The Manhattan Transit Authority (MTA) is planning to reduce or eliminate 20 bus routes.
The MTA board is meeting on Dec. 17 to discuss the elimination and reduction of bus routes that run parallel to subway lines in Manhattan. Most of the subways stations are not handicap accessible. An analysis of the planned cutbacks revealed that thousands of people with disabilities would be left without access to mass transportation on weekends and nights.
“We can’t strand our senior and disabled citizens. We all need to be able to get around the city and these bus routes are critical links for a vulnerable people” said Council Member Jessica Lapin.
“The whole point of bus service 30 years ago was to help people get around; especially disabled people” said Manhattan Borough President Scott Stringer.
Part of the plan is to double the price of Access-A-Ride van fare which costs two dollars per trip. Access-A-Ride (AAR) is a door to door transportation service for people with disabilities who are unable to use public bus or subway. AAR operates 24 hours a day, seven days a week in all five boroughs.
According to the press release issued by Scott Stringer on Monday each AAR trip costs the MTA more revenue than they collect in fares, even after the proposed fare increase. The key to increasing income for the MTA is to discourage ridership. They predict $9.3 million can be made from fare hikes but $26.7 million can be made from decreased ridership.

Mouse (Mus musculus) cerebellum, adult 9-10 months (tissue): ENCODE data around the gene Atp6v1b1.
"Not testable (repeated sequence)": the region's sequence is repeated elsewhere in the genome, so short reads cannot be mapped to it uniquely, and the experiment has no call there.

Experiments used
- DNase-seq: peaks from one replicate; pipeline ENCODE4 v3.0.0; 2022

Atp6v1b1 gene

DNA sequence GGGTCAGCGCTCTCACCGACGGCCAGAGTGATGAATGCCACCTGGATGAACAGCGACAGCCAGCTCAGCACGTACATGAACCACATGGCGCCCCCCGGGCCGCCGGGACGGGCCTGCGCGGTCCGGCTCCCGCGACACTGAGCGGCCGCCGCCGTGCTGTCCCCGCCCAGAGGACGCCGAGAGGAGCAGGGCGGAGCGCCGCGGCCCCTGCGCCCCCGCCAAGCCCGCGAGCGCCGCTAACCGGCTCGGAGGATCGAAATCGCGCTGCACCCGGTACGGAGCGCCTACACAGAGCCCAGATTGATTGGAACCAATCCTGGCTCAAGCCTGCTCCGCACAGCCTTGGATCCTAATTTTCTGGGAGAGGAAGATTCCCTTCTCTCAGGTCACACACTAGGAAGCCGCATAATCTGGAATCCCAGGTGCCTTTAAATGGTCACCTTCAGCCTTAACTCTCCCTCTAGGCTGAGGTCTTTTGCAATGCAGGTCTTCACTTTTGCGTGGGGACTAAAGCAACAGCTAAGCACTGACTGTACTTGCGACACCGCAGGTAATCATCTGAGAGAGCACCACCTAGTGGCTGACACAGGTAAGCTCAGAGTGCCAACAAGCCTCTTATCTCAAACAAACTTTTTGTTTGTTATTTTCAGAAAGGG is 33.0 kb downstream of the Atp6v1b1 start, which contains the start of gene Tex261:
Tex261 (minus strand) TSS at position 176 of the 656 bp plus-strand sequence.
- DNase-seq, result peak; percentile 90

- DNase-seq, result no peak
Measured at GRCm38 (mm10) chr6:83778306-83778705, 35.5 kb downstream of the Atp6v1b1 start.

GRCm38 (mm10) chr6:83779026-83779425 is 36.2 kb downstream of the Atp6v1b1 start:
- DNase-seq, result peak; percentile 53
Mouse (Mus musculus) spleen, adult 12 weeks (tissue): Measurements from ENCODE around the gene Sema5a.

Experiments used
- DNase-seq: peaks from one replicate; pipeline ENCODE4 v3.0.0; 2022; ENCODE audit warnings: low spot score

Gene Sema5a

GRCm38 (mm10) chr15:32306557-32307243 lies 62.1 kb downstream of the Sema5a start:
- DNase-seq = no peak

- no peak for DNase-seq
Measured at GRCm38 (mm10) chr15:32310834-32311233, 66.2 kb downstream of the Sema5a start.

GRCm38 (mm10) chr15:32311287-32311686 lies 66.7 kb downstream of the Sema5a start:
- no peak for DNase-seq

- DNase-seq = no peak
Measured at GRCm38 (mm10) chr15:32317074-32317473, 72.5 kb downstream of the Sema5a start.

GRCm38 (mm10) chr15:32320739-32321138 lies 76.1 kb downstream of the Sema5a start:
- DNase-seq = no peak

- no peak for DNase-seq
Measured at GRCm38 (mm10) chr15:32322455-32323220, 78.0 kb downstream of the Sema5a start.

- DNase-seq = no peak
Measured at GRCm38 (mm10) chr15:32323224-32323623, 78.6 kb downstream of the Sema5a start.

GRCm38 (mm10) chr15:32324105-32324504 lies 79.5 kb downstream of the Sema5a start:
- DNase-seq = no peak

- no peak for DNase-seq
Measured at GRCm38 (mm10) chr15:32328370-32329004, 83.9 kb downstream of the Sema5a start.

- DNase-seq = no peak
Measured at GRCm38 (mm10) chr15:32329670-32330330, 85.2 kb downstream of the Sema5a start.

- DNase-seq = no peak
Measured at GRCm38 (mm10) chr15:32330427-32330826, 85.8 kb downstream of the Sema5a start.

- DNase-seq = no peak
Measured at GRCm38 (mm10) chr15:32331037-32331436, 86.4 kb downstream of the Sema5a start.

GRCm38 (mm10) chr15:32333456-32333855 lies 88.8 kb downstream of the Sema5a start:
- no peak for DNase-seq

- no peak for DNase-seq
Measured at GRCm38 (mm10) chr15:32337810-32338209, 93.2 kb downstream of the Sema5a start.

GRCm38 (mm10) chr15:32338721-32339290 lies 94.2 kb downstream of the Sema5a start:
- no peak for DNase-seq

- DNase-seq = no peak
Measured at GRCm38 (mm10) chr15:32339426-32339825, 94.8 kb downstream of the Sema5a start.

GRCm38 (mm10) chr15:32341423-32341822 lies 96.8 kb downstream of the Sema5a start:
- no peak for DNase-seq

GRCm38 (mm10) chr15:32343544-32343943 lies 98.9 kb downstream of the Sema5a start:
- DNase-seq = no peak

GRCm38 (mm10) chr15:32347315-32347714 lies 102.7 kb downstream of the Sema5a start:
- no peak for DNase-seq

“The proposal illustrates exactly the kind of backwards thinking that got the MTA into this mess to begin with” said the Director of Advocacy for the Disabilities Network of NYC Lawrence Carter-Long. “Discouraging use and decreasing services while increasing costs for disabled passengers is not only bad business practice, it’s discriminatory.”
“Doubling the fare for the majority of these riders would mean an increase in MTA revenue that we estimate to be little more than one-tenth of one percent, but it would reduce or even eliminate the lifeline that links many disabled people to the outside world” wrote Stringer in a Dec. 10 blog. “This ill-thought-out proposal—more than doubling the current $2 fare for riders who use the Access-A-Ride vans—manages to target one of our most vulnerable populations, while providing so little new revenue that it constitutes essentially a rounding error.”
On the same website, Stringer suggested bringing back the commuter tax whose repeal he fought in the assembly. He said $700 million or more could be generated from it annually.
Stringer will deliver a petition to the MTA’s upcoming board meeting urging them to reconsider their plans; it has been signed by 1,600 New Yorkers.
“The reason for this press conference and the petitions we got is so when the MTA officials vote, they vote with their hearts and heads” said Stringer.